When Charles Hopson was principal of Franklin High School in Portland, Ore., he got a note from the Latino and Asian clubs.
"Thank you for believing in us."
For Hopson, 52, now a deputy superintendent at Portland Public Schools, the note was confirmation of the changes to the English Language Learner program during his tenure.
"It made me aware of the fact that all along the potential was there for those students," he said.
While he was principal, the school changed its ELL program so students were mainstreamed into regular classes with support from ELL teachers. He also instituted classes taught in Chinese and Spanish.
The old model, he said, put up barriers for the students, who didn't have cognitive deficiencies, just language barriers.
"To isolate them was criminal," he said.
The result over a two-year period: 10th-grade ELL students' proficiency on standardized tests increased from 9 percent to 41 percent in math, and 4 percent to 7 percent in reading, according to news accounts.
Hopson is one of seven finalists for the Lincoln Public Schools superintendent position.
Hopson, who grew up in the small town of Prescott, Ark., and went to a segregated school as a child, has made a career of change.
He began teaching special education in an Arkansas high school and became a principal by age 26.
Portland Public Schools recruited him, he said, based on his success as principal at two schools. He moved west in 1989.
He served as vice principal of two schools there before taking over as principal at Tubman Middle School.
From there, he became principal of Franklin High School, then deputy superintendent overseeing high schools. He now oversees all districtwide programs including immersion and focus programs.
During his tenure as principal, both the high school and middle school saw improvement in achievement. Franklin High, he said, was among the first two high schools in district history to meet federal No Child Left Behind benchmarks.
Tubman had a large black population, high suspension rates and low test scores when he arrived, he said.
During his tenure as principal from 1995 to 2004, the number of students meeting reading benchmarks went from 9 percent to 50 percent and the suspension rate dropped, he said.
Shay James, who succeeded him as principal at Franklin, also taught at Tubman when Hopson was there.
He had an incredible instincts in dealing with people, particularly for hiring the right people, she said.
At Tubman, those hires allowed the staff to have conversations about race, and how to make instruction culturally relevant to students, she said.
Hopson's personal experiences helped shape his passion to help all students achieve, he said.
His early school years were spent in a segregated school in Arkansas. There were inequities in facilities, but the teaching was "second to none," he said.
Teachers believed in students' ability to succeed and knew they'd face barriers.
"We were told, ‘you have to be twice as good, you have to try twice as hard,'" he said. "We couldn't just achieve at normal levels; we had to overachieve."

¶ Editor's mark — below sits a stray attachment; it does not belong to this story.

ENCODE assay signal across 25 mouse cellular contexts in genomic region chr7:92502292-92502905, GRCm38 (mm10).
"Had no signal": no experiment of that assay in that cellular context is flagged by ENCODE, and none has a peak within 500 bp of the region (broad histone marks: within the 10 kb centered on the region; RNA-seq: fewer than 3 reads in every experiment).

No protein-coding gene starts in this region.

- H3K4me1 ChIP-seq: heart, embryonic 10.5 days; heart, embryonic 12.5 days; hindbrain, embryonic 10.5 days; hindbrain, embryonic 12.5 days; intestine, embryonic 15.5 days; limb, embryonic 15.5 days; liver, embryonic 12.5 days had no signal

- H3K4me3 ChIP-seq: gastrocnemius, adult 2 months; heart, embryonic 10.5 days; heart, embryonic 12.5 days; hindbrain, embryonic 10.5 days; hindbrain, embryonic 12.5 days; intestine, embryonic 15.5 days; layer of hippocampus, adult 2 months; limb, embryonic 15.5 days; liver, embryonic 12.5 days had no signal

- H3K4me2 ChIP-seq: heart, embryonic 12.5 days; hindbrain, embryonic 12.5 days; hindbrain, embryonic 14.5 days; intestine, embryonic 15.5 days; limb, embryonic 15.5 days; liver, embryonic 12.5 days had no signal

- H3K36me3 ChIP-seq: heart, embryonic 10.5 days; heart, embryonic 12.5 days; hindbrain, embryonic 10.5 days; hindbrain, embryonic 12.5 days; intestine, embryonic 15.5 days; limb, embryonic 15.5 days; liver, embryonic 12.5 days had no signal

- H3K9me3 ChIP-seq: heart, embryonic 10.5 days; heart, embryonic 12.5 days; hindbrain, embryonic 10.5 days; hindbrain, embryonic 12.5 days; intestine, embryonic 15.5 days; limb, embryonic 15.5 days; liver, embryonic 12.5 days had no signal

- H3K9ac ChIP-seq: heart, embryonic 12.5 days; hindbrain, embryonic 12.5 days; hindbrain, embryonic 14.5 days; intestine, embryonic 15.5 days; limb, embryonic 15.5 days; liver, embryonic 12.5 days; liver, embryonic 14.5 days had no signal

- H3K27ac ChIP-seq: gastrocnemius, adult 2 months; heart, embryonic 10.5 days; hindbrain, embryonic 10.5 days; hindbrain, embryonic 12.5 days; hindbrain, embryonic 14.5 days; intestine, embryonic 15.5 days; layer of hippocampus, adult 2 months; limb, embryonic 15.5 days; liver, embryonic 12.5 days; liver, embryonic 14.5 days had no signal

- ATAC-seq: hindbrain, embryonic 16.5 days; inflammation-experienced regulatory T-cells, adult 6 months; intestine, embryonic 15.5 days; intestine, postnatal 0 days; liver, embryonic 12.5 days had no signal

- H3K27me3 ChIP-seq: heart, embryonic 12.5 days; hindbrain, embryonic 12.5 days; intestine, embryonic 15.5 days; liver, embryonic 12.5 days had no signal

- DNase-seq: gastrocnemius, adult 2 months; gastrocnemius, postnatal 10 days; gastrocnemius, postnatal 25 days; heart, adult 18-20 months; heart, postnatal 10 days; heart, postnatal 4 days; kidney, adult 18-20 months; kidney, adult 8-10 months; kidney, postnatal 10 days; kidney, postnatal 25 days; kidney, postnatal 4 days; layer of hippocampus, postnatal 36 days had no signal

His father, a pentecostal minister and World War II veteran, then insisted he go to a white school before forced integration started, he said.
It was hard, he said, but he did well. But looking back, one of the things lost during integration was the fundamental belief students had that they could achieve.
Many students of color today believe they can't succeed, he said. He wants to change that.
Case in point: During his tenure at Franklin, the school increased the number of AP courses.
Black students -- and their parents -- were begging to get out of the classes because they thought they couldn't do it, James said.
The teachers said no.
Hopson said no.
"I had to close the door on allowing them to get out" he said.
They did succeed, and today at Franklin one AP English class has 40 percent students of color and five special education students.
Susan Bartley, the teacher, stressed that Hopson supports students of all races.
"I've seen him stand up for students of many different backgrounds," she said.
Hopson stressed that offering opportunities to all students also means continuing to focus on those already doing well.
Dee Simmons, who represents Portland teachers in contract negotiations and labor disputes, said he and Hopson haven't always agreed on issues -- but are always able to work through disagreements.
"I would characterize Dr. Hopson as an honest man with a lot of integrity."
And other schools districts have, apparently, taken note.
He was a finalist for a superintendent job in St. Paul Minn., and a semifinalist for a job in Milwaukee.
He's now a finalist for the superintendent job at Pulaski County Special School District in Little Rock, Ark., where he started his career.
Hopson, who is married and has a 19-year-old daughter, said it was a difficult decision to apply for the Lincoln Public Schools job. But he was drawn to the district because it seems to be a progressive district with a high graduation rate that wants to stay "ahead of the curve."
"The promise of what I see happening in Lincoln and the forward-thinking kind of things I see happening with the board and the community has compelled me to stay the course."
Reach Margaret Reist at 473-7226 or firstname.lastname@example.org.